Says Schuyler, “I’ve had Cookie since she was five. Catherine Pasmore of Pasmore Show Stables brought us together. We train with Sloane Coles and SpringLedge. She is a careful, scopey, and brave little horse ‒ like her dad! She has the biggest heart. Cookie isn’t super-snuggly, so I have to bribe her with treats. She loves banana peels! She is very food-driven, hence the name. I show her in the amateurs; I hadn’t shown in a couple of months and marched into a low A/O classic and finished fifth out of 90! She’s won many classes (Kentucky, Tryon, and WEF to name a few) and took me around my first High Classic (1.45m) double clear. She makes me feel like I can do anything! Eventually I would love to breed her. She’s a strange little horse, but I love her so, so much and can’t imagine a world without her.”
Sharon and Bruce Telford of Woodlawn Farms in Tofield, Alberta, had two foals by Hickstead: Fort Knox WF and Gallup WF. Sharon commented on the Alberta Horse Industry website, “His foals are remarkable, absolutely stunning and I have great hopes for them both.” Eric Lamaze originally bought Fort Knox WF; the horse has since changed hands and is currently owned by Prima Showjumpers Inc and is being ridden by Karissa Enders of Chestermere, Alberta.
“Fort Knox is very special in many ways. He’s very quirky, but he really wants to do well,” says Karissa. “He’s certainly not a horse for just anyone and he’s very sensitive. I’ve been blessed with the opportunity to ride him and become his partner in crime. We are learning together and I don’t think I could’ve asked for a better horse to learn with. He certainly doesn’t like it when I mess with his routine, and I have to be extremely patient with him. He states his opinions!
“I won the four-bar at Royal West on him clearing 1.92m. I won a prix on him last year at RMSJ and placed in a bunch more. We won a couple of classes at Spruce outdoors and placed a ton. I will be showing him again this year and am hoping to continue learning and moving up with him. He truly is extremely special and it is an absolutely amazing opportunity. He’s a very unique horse with a heart of gold.”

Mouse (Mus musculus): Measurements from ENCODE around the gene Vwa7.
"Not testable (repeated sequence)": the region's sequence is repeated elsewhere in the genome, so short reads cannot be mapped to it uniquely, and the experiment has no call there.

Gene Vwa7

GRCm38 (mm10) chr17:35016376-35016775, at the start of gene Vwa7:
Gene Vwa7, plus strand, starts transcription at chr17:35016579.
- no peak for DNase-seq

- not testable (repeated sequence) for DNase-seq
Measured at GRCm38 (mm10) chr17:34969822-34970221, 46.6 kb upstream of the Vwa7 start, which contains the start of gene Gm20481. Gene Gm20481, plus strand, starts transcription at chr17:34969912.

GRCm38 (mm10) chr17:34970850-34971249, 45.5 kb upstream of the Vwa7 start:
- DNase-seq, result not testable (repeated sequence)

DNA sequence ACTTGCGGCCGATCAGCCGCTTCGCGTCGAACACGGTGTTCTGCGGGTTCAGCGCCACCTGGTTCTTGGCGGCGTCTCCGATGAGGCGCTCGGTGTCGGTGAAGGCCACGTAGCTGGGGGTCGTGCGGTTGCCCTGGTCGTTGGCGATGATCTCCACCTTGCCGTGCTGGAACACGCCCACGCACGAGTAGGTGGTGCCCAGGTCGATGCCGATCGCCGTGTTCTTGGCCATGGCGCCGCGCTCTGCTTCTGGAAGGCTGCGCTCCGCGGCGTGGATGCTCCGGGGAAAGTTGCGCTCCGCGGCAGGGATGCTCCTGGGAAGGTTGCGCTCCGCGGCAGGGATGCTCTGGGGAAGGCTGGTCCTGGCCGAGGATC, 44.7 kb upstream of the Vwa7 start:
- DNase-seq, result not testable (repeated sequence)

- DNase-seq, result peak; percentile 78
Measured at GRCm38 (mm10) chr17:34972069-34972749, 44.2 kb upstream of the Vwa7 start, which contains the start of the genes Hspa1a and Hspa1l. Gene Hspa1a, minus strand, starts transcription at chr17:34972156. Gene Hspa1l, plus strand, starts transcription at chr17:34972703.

Gallup WF (Hickstead x Rosalie) was sold to Gallup WF Syndicate and is now standing at Carousel Ridge in Sherwood Park, Alberta, run by Shauna Cook and Sheilagh Kelly, who describe the stallion as “a well-mannered young horse. He has correct limbs with tons of bone and solid feet. His gaits are ground-covering with plenty of power. He has exceptional balance in his canter and jumps with big scope!” Gallup made his International Ring debut at the Spruce Meadows summer series in 2019, ridden by Shauna Cook (CAN), placing 7th in an 8YO event. Gallup is also a National Licensing Champion for both the Canadian Warmblood and the Canadian Sport Horse Assoc, and passed his pre-licensing with the KWPN-NA. He will be presented for full approval in the future.
Others we found include:
L Hickstead’s Jewel (Hickstead x Prestine F) and N Hickstead’s Sun (Hickstead x Lorrain Z) were both bred by Ashland Show Stables, Llc and owned by Ashley Fleischhacker.
Hickstead’s Axel (Hickstead x Tiovanna) also owned by Ashland, had been shown by Sharn Wordley (NZL) but no FEI show records exist after 2016.
Hole In One Z and Hermitage Z, a full brother and sister sired by Hickstead with Icara II as their dam, were conceived via one ICSI (intracytoplasmic sperm injection) treatment at the Equine Fertility Centre of the Animal Embryo Centre in the Netherlands.
Some of Hickstead’s offspring have ended up with less-than-flattering monikers, including a mare named Lazy and another saddled with Holiday Inn. Hardly suitable titles considering the royal blood they carry!